Ex-Googler On Included Bits: Google is More Hesitant To Send Out Users Out Into The Web

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Ex-Googler Marissa Mayer in a podcast on the subject of why Google search is so bad explained that it wasn’t Google that was bad it was the Internet. Then she believed that one of the reasons for keeping users on Google is due to the fact that the web isn’t always a great experience.

Ex-Googler Marissa Mayer

Marissa Mayer was worker # 20 at Google. She played crucial roles in essentially all of Google’s major items, consisting of Google search, regional, images, and AdWords, among others.

She left Google to end up being president and CEO of Yahoo! for five years.

Mayer was not only there at the start of Google however played a role in shaping the company, which gives her a distinct point of view on the company and its thinking, to some extent.

What is the Factor for Zero-Click SERPs?

Marissa Mayer appeared on a current Freakonomics podcast that was on the subject of, Is Google Getting Worse?

In one part of the podcast she insisted that Google search is only a mirror and does not create the poor quality of the search engine result.

She asserted that if the search engine result are even worse that’s just due to the fact that the Web is even worse.

The podcast then moves on to discuss highlighted snippets, what some in the search marketing neighborhood call zero-click search engine result.

They’re called zero-click because Google reveals the details a user requires on the search results page so that the users get their response without needing to click through to a site.

Google formally says that these search features are designed to be handy.

Marissa Mayer believed that another inspiration to keep people from clicking to a site is because the quality of the Web is so bad.

The podcast host started the conversation with his interpretation of what included bits are:

“One way Google has actually attempted to combat the overall decrease in quality is by supplementing its index of a trillion web pages with some material of its own.

If you ask an easy concern about cooking or the age of some political leader or star, and even what’s the very best podcast, you might see what Mayer calls an ‘inline outcome,’ or what Google calls a ‘featured bit.’

It’s a little text that addresses your question right there on the search-results page, with no need to click on a link.”

Mayer used her viewpoint that Google may be “hesitant” to refer users to websites.

She discussed:

“I believe that Google is more hesitant to send out users out into the web.

And to me, you know, that indicate a natural tension where they’re saying,

‘Wait, we see that the web sometimes isn’t a great experience for our searchers to continue onto. We’re keeping them on our page.’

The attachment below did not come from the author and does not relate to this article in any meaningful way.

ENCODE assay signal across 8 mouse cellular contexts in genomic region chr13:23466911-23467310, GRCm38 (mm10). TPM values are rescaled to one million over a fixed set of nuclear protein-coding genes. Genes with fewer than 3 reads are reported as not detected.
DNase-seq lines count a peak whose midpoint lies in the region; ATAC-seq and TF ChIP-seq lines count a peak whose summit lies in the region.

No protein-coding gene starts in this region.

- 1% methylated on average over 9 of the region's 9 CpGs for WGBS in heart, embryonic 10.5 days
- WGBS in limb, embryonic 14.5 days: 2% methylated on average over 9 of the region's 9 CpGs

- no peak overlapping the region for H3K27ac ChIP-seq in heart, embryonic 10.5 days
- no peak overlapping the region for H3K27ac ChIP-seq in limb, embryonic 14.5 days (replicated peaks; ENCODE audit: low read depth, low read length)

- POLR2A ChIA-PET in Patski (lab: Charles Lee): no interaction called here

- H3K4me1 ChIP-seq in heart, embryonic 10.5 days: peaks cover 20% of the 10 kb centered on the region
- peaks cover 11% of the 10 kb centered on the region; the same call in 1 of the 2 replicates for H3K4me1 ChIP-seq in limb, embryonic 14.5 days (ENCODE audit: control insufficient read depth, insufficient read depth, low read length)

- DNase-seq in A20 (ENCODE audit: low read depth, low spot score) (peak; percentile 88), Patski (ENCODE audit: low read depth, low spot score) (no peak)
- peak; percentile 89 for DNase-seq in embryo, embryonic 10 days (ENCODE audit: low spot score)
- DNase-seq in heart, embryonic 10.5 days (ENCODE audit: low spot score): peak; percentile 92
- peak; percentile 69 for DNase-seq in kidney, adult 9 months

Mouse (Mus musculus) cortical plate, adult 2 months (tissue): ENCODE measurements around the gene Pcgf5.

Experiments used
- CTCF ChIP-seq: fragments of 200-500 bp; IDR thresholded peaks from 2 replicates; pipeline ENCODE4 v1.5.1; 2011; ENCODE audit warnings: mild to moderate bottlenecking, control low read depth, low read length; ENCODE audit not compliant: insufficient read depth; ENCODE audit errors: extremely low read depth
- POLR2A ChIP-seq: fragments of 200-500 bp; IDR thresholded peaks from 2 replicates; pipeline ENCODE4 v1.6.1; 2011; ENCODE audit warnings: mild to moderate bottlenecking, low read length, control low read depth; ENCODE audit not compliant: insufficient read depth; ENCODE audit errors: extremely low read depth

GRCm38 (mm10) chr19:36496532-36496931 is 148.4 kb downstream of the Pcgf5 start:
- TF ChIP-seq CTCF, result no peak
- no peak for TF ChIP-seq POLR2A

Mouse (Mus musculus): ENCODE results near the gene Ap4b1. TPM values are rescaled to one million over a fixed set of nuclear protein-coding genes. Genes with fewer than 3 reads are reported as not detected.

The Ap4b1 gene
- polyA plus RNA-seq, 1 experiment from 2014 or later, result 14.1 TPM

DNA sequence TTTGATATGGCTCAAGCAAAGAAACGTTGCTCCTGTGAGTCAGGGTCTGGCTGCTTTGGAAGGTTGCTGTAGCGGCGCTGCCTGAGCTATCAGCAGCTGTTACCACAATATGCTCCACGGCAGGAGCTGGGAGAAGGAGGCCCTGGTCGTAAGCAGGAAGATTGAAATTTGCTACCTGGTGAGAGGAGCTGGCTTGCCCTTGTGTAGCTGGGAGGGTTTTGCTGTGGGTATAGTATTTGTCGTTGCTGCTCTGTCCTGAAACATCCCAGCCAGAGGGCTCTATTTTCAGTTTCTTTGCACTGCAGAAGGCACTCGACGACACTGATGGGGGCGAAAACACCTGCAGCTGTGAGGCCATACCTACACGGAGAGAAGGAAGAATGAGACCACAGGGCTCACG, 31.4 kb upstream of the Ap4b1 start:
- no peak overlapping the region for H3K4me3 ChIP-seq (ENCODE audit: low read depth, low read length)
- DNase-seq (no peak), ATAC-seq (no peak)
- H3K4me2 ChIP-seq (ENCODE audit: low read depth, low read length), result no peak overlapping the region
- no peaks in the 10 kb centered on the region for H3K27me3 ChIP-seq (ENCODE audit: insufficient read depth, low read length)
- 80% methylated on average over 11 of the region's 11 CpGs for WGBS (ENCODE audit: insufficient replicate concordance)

People may view that and state,

‘Well, they’re keeping them on the page because that assists them make more cash, gives them more control.’

But my sense is that recent uptick in the variety of inline results is because they are worried about a few of the low-quality experiences out on the web.

I think that the issue is really hard.

You may not like the way that Google’s solving it at the moment, however provided how the web is altering and evolving, I’m not exactly sure that the old technique, if reapplied, would do along with you ‘d like it to.”

What Is the Motivation Behind Included Snippets?

The factor Google gives for offering highlighted bits in the search engine result is that they are hassle-free for users.

Google’s assistance files discuss:

“We show highlighted bits when our systems identify this format will assist people more quickly discover what they’re looking for, both from the description about the page and when they click the link to check out the page itself. They’re specifically valuable for those on mobile or browsing by voice.”

Marissa Mayer’s viewpoint matters because she played an essential function in shaping Google, from Search to AdWords to Gmail.

Undoubtedly she’s just offering her viewpoint and not mentioning a truth that Google is reluctant to send traffic to websites because the quality of the Web is bad.

But could there be something to her observation that Google is simply a mirror which sites today are not excellent?

Consider that in 2022, there were 8 formally acknowledged Google updates.

Of those eight updates, six of them updates were spam updates, practical content updates and item review updates.

Most of Google’s updates in 2022 were developed to remove poor quality web material from the search results.

That concentrate on removing poor quality websites lines up with Marissa Mayer’s view that the Web today has plenty of low quality material.

The history of Google’s algorithm updates in 2022 complies with Marissa Mayer’s observation that web material is bad which it affects the quality of search engine result.

She stated that she gets a sense that Google might be “worried about some of the low-quality experiences out on the web,” and that’s one of the reasons that it might be “hesitant” to send out traffic to websites.

Could Marissa Mayer be saying aloud what Googlers might not say in public?


Listen to the Freakonomics podcast here

Is Google Becoming Worse?

Featured image by Best SMM Panel/Koldunov